As the controversial Mount Pleasant housing scheme gets the OK, Peter Barber has created a hostel nearby that is its antithesis, writes Owen Pritchard. Photography by Morley von Sternberg
Mount Pleasant in central London will shortly see the construction of a controversial 681-home scheme by, among others, Allies and Morrison, Wilkinson Eyre, Feilden Clegg Bradley Studios and Allford Hall Monaghan Morris, after the project was called in and approved by London mayor Boris Johnson.
At a three-hour hearing, in which Islington and Camden councils asked for the scheme to be rejected and local residents’ associations were ignored, the mayor was heckled and jeered from the public gallery. Johnson has approved a development that was described by local residents’ group the Mount Pleasant Association as ‘fortress-like’ and a ‘slum of the future’.
As the decision was being made, I met architect Peter Barber at the southern end of Mount Pleasant, where the narrow winding street finally meets Gray’s Inn Road. He lives close by and is despairing at what is happening at City Hall. ‘I even did my own scheme for the site,’ says the architect somewhat ruefully.
We are standing on the street outside his latest project, which is also a sort of fortress. It has tightly controlled access and will exclusively serve a very specific section of society - but is the antithesis of the project that Johnson is waving through while we meet.
Mount Pleasant Studios is a hostel for the homeless delivered for Camden’s Community Investment Programme - a 15-year plan to invest much-needed money into homes, schools and community facilities. Peter Barber and his team have transformed an existing facility into a secure and modern institution that will house people as they adjust to independent living. There has been a hostel on the site since the 1900s, and the team had to rationalise the existing buildings, which had been a warren of rooms sited within an H-shaped plan that divided two courtyards - one for male residents and one for female.
‘It was a maze of corridors,’ says Barber, ‘and very oppressive. We asked ourselves if we could do a hostel without corridors to place importance on the communal areas.’
Although the exisiting building was in a conservation area, Barber was sure that they could, if he wanted, have knocked the assemblage of red and yellow brick buildings down. He says: ‘I am pretty sure we could have started again. No one really loved these buildings. But I thought that would be a waste, that there was something else we could do.’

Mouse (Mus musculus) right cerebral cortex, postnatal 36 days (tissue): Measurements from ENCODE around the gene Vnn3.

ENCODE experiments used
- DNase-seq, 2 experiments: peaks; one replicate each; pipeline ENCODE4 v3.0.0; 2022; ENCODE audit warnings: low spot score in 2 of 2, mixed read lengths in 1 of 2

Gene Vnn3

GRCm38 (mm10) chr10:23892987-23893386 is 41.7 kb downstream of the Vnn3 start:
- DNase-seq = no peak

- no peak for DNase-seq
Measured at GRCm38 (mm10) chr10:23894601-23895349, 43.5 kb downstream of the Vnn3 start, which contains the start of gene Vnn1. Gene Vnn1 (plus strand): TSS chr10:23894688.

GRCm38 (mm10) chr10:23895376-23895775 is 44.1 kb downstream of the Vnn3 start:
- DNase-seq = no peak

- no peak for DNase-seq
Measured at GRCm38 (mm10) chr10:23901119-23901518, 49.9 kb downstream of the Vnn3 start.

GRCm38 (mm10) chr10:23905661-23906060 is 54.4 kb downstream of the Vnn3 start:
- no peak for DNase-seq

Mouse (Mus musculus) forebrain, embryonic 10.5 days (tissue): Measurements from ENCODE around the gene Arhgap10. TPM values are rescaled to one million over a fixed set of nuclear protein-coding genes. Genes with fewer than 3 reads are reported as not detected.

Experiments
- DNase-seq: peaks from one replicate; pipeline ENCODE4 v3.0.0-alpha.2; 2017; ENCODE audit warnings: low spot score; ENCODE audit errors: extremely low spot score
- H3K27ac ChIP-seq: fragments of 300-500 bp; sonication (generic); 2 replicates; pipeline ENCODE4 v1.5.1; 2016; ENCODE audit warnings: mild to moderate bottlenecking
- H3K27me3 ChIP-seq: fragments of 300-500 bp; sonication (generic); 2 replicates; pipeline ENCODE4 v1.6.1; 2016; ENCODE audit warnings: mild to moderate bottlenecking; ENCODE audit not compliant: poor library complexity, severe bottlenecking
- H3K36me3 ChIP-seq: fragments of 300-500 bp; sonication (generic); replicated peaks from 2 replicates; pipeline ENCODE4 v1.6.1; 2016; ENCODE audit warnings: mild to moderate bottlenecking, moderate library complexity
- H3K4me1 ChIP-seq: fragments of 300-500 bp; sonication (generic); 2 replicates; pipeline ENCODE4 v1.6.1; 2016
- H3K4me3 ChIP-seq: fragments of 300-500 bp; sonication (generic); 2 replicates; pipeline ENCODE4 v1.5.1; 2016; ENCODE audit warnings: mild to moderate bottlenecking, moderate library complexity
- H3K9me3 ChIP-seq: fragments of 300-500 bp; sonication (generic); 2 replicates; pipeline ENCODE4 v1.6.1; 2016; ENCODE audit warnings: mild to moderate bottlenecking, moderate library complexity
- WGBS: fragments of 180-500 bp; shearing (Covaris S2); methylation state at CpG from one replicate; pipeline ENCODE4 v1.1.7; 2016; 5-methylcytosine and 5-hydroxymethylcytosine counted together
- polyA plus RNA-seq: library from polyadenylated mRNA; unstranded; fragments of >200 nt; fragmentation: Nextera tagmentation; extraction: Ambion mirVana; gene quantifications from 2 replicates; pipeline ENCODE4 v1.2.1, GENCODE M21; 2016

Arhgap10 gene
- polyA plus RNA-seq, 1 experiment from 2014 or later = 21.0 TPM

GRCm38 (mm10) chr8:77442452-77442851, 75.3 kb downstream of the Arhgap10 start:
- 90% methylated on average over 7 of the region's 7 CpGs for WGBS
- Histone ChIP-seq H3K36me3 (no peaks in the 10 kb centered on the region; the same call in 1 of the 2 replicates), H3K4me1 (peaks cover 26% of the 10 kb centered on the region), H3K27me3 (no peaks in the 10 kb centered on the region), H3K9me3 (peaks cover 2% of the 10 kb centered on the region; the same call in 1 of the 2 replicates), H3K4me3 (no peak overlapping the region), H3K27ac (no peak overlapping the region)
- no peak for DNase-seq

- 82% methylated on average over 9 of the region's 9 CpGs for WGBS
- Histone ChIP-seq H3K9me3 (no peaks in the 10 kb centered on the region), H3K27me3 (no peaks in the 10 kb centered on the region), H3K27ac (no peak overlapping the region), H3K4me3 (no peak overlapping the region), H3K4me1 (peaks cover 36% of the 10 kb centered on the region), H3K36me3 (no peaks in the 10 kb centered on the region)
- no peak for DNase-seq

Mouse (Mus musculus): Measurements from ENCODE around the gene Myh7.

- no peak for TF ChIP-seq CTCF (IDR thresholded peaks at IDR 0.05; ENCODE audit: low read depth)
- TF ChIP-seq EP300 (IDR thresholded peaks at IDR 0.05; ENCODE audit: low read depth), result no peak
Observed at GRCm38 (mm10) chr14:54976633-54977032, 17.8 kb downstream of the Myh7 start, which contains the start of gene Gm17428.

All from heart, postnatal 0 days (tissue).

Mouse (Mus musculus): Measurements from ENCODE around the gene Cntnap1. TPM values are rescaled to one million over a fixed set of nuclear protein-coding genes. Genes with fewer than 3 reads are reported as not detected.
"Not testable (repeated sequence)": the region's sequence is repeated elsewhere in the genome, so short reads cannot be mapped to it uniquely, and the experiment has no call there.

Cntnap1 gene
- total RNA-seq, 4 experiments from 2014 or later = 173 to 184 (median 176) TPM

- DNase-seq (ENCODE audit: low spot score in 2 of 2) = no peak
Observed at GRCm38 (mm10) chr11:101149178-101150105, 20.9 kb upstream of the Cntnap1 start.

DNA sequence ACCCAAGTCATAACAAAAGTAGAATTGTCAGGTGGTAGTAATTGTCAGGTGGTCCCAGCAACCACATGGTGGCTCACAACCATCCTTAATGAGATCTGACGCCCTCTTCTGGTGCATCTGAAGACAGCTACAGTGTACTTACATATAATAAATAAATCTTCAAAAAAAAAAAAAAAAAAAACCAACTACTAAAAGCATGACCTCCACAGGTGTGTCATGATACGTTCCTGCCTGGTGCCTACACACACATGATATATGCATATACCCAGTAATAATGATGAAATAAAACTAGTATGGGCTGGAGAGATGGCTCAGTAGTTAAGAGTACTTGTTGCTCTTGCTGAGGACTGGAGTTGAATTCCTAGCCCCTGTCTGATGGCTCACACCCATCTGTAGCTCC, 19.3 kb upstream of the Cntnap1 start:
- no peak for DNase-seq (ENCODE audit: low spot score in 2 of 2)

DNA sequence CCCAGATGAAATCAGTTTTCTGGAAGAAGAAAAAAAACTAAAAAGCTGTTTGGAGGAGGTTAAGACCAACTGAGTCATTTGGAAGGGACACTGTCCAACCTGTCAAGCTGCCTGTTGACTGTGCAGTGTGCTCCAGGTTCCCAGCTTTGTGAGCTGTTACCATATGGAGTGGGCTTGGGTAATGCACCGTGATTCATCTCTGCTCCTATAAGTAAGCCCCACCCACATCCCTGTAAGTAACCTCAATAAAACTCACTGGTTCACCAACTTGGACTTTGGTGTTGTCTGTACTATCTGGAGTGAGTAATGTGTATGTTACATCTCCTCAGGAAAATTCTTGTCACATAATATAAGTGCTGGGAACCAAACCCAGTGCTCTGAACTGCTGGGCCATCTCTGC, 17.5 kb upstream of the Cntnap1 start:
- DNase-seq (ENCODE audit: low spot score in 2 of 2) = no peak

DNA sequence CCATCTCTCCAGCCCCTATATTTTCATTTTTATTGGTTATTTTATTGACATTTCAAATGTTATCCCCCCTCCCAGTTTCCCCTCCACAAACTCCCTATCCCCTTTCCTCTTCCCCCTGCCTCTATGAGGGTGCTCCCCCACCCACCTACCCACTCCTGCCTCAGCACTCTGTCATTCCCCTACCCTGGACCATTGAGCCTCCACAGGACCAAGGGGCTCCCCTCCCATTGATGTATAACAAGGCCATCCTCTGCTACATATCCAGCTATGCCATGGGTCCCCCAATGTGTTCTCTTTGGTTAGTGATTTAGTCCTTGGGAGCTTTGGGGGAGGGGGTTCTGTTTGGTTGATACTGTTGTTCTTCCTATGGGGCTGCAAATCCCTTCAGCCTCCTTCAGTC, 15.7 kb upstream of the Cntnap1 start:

On the exterior Barber has stitched together the red brick of the existing building with a new building that flanks the perimeter of the site. Yellow London Brick has been balanced with white render, and the roof height and window pattern varied to create a seemingly ad hoc facade to the street. The render references the residential buildings opposite, while deep windows cut into the lower part of the facade make for a building that thoughtfully addresses the complexity of its immediate context. ‘I like architecture that feels urban, solid and robust,’ says Barber.
The existing brick buildings have been rationalised internally, and the tiny rooms turned into shared kitchen spaces that serve clusters of simple bedrooms, each with an en suite bathroom. Arranged around the generous courtyard, the section through the accommodation blocks is small, meaning most of the rooms are dual-aspect, with views internally and externally. There are more than 50 rooms in the hostel: 14 are set aside for the eight-week assessment period for new residents; there are 34 rooms for residents who will stay for 12-18 months and then a few more for emergency accommodation.
‘The social heart of the building is the courtyard,’ says Barber. The removal of a block that divided and confused the site has created a calm sun trap a storey below street level. All the accommodation and staff areas look out onto this space, the laundry and training kitchens spilling out into the square. From this central space all of the accommodation blocks - there are four in total - can be accessed.There is a sense of peace and calm, but also of freedom to move unhindered between spaces. There are no ‘airlock’ corridor spaces or security hatches; it feels like a student hall of residence.
‘The staff here talk about the unplanned encounter,’ says Barber. ‘If you make an appointment with someone then they most likely won’t turn up.’ By providing a space where people might linger or gather, and putting the most-used rooms - such as the laundry - on the courtyard, the architect has helped maximise the chances for impromptu interaction. The lack of corridors means the building feels less institutional. While the finishes are necessarily tough and Spartan, people will still stop and linger - the ashtrays placed by benches and steps in the courtyard lead you to guess at where this will likely happen.
Peter Barber Architects has extensive experience with this kind of project and has started work on another hostel in Kentish Town, again centred on a generous courtyard. Barber is full of praise for Camden Council and its commitment to the community investment programme. ‘We always consider the social perspective beyond the provision of necessities,’ says Barber as we exit the building onto the street. ‘It is always about getting the right balance.’ We check our phones to learn that Johnson has approved the development at the other end of Mount Pleasant and part company, Barber’s words hanging heavily in the air.
More pleasant: Mount Pleasant Studio by Peter Barber
More pleasant: Mount Pleasant Studio by Peter Barber